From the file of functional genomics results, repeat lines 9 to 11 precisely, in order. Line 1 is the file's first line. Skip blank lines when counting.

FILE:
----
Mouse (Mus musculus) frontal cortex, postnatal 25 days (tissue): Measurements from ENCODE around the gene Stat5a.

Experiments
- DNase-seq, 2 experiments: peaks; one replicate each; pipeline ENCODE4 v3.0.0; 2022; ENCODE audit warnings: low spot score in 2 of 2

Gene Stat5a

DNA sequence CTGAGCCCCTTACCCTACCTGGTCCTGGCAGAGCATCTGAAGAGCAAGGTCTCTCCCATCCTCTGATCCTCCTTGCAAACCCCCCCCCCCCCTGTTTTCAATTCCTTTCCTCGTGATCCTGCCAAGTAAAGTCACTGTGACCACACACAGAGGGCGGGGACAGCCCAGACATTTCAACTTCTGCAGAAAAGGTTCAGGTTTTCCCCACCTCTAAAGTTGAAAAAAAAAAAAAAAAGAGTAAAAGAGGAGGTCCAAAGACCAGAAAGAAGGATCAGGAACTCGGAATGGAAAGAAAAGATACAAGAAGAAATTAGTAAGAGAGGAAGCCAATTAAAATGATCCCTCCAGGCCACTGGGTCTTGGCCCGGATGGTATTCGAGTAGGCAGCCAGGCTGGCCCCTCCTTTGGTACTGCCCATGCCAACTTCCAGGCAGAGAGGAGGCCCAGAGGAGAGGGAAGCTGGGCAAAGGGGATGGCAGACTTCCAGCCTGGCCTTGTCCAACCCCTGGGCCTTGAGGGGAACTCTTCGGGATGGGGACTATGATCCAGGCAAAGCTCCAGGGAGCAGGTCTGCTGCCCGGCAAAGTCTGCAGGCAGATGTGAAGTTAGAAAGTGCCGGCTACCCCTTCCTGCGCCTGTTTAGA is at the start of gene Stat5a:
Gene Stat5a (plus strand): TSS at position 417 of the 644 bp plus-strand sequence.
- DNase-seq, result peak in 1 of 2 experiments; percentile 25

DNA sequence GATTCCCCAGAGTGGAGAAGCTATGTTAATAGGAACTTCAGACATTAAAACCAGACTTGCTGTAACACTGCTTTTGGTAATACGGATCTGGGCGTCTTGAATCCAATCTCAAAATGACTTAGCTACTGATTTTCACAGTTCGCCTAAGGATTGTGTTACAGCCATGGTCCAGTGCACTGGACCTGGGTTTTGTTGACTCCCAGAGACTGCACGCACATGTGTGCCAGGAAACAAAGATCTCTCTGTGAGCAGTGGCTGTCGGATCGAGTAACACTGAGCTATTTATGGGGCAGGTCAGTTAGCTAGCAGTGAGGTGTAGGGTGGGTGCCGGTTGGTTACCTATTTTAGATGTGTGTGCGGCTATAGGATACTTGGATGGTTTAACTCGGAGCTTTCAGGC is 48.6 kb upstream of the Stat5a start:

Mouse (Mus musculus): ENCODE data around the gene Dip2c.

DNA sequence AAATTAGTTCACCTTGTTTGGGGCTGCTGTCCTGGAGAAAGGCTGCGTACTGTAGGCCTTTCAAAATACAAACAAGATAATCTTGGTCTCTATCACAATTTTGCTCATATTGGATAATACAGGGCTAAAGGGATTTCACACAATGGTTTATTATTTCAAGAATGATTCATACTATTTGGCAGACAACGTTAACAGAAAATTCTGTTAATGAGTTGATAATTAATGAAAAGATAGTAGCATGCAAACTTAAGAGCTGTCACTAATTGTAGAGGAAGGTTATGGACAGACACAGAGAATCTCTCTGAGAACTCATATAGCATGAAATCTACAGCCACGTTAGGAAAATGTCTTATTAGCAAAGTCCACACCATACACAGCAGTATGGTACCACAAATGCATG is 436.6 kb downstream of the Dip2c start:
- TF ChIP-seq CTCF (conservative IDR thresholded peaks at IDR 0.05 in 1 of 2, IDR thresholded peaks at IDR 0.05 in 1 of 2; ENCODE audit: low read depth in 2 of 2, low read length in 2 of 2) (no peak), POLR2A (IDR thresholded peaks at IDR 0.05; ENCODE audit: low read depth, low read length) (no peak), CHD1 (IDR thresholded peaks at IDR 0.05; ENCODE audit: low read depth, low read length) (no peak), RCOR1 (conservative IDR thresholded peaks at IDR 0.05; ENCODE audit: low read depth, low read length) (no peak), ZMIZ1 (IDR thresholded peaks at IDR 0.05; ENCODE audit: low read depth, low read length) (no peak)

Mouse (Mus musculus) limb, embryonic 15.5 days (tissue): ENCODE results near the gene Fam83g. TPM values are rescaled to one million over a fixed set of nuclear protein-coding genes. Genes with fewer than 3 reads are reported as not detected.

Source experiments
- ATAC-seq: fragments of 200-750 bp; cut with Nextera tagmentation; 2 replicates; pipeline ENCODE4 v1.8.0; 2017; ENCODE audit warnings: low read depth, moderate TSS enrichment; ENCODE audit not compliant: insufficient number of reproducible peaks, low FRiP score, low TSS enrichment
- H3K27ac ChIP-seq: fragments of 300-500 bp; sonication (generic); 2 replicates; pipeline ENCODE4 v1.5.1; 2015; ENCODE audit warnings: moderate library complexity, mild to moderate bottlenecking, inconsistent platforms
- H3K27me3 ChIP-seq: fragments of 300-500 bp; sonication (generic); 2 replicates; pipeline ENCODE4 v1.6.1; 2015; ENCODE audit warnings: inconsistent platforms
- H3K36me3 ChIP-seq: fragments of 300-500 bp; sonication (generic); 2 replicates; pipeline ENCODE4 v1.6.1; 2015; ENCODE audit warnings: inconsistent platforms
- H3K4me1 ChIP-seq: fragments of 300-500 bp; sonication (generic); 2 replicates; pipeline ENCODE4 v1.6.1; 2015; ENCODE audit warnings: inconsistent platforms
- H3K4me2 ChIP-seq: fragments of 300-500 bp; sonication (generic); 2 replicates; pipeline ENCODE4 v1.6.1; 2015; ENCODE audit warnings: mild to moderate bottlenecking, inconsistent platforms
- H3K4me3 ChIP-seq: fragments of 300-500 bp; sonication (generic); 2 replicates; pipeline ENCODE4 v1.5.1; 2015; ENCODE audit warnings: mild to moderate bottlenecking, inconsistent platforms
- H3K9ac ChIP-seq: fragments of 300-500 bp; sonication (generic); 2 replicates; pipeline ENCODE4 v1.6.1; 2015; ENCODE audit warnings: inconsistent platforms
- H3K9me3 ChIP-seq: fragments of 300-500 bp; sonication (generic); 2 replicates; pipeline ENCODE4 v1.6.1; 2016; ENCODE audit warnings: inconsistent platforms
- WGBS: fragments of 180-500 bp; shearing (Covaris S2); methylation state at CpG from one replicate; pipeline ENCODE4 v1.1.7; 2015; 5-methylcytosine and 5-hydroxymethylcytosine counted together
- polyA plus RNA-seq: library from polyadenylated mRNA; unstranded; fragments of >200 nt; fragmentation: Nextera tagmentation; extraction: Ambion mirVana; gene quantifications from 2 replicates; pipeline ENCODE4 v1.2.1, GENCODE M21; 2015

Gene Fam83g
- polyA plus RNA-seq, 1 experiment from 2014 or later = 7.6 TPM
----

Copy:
Mouse (Mus musculus): ENCODE data around the gene Dip2c.

DNA sequence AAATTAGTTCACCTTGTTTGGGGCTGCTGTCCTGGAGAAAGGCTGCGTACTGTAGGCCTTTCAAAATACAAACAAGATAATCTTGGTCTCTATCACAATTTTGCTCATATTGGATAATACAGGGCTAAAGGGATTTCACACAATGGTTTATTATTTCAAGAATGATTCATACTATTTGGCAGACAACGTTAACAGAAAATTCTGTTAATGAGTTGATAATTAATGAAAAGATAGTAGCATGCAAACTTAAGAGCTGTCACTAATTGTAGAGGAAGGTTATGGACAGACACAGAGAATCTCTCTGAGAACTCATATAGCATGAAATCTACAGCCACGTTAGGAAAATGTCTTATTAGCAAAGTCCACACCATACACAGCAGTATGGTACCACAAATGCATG is 436.6 kb downstream of the Dip2c start:
- TF ChIP-seq CTCF (conservative IDR thresholded peaks at IDR 0.05 in 1 of 2, IDR thresholded peaks at IDR 0.05 in 1 of 2; ENCODE audit: low read depth in 2 of 2, low read length in 2 of 2) (no peak), POLR2A (IDR thresholded peaks at IDR 0.05; ENCODE audit: low read depth, low read length) (no peak), CHD1 (IDR thresholded peaks at IDR 0.05; ENCODE audit: low read depth, low read length) (no peak), RCOR1 (conservative IDR thresholded peaks at IDR 0.05; ENCODE audit: low read depth, low read length) (no peak), ZMIZ1 (IDR thresholded peaks at IDR 0.05; ENCODE audit: low read depth, low read length) (no peak)